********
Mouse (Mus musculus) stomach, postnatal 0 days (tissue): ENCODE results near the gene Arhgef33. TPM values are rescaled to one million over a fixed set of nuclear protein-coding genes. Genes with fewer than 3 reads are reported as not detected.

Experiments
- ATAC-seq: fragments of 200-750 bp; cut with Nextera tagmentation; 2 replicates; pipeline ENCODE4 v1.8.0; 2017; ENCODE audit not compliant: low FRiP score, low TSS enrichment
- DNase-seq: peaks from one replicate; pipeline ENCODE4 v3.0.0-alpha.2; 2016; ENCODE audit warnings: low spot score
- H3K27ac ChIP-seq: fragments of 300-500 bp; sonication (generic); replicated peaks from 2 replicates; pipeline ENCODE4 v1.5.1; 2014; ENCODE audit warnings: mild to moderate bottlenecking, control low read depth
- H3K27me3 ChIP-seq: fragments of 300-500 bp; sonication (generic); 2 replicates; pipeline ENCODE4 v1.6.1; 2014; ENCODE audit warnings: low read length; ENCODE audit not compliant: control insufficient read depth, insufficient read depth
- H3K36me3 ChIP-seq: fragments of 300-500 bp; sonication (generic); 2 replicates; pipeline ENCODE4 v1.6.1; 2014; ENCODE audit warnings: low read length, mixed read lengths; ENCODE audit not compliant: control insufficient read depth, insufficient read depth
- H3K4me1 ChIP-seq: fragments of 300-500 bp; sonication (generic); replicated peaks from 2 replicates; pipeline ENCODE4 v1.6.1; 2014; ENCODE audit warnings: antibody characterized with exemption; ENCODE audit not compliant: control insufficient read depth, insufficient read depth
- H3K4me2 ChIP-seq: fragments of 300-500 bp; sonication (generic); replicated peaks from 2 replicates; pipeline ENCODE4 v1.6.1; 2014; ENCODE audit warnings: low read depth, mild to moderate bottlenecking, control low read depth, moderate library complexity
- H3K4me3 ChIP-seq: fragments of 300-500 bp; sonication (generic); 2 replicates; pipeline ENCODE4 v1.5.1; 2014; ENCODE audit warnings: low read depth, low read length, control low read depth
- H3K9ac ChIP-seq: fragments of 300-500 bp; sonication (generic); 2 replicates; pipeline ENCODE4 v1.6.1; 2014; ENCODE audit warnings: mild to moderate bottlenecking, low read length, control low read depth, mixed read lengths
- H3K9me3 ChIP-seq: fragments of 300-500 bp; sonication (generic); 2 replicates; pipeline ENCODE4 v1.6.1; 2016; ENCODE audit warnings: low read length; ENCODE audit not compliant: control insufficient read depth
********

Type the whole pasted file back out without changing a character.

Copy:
Mouse (Mus musculus) stomach, postnatal 0 days (tissue): ENCODE results near the gene Arhgef33. TPM values are rescaled to one million over a fixed set of nuclear protein-coding genes. Genes with fewer than 3 reads are reported as not detected.

Experiments
- ATAC-seq: fragments of 200-750 bp; cut with Nextera tagmentation; 2 replicates; pipeline ENCODE4 v1.8.0; 2017; ENCODE audit not compliant: low FRiP score, low TSS enrichment
- DNase-seq: peaks from one replicate; pipeline ENCODE4 v3.0.0-alpha.2; 2016; ENCODE audit warnings: low spot score
- H3K27ac ChIP-seq: fragments of 300-500 bp; sonication (generic); replicated peaks from 2 replicates; pipeline ENCODE4 v1.5.1; 2014; ENCODE audit warnings: mild to moderate bottlenecking, control low read depth
- H3K27me3 ChIP-seq: fragments of 300-500 bp; sonication (generic); 2 replicates; pipeline ENCODE4 v1.6.1; 2014; ENCODE audit warnings: low read length; ENCODE audit not compliant: control insufficient read depth, insufficient read depth
- H3K36me3 ChIP-seq: fragments of 300-500 bp; sonication (generic); 2 replicates; pipeline ENCODE4 v1.6.1; 2014; ENCODE audit warnings: low read length, mixed read lengths; ENCODE audit not compliant: control insufficient read depth, insufficient read depth
- H3K4me1 ChIP-seq: fragments of 300-500 bp; sonication (generic); replicated peaks from 2 replicates; pipeline ENCODE4 v1.6.1; 2014; ENCODE audit warnings: antibody characterized with exemption; ENCODE audit not compliant: control insufficient read depth, insufficient read depth
- H3K4me2 ChIP-seq: fragments of 300-500 bp; sonication (generic); replicated peaks from 2 replicates; pipeline ENCODE4 v1.6.1; 2014; ENCODE audit warnings: low read depth, mild to moderate bottlenecking, control low read depth, moderate library complexity
- H3K4me3 ChIP-seq: fragments of 300-500 bp; sonication (generic); 2 replicates; pipeline ENCODE4 v1.5.1; 2014; ENCODE audit warnings: low read depth, low read length, control low read depth
- H3K9ac ChIP-seq: fragments of 300-500 bp; sonication (generic); 2 replicates; pipeline ENCODE4 v1.6.1; 2014; ENCODE audit warnings: mild to moderate bottlenecking, low read length, control low read depth, mixed read lengths
- H3K9me3 ChIP-seq: fragments of 300-500 bp; sonication (generic); 2 replicates; pipeline ENCODE4 v1.6.1; 2016; ENCODE audit warnings: low read length; ENCODE audit not compliant: control insufficient read depth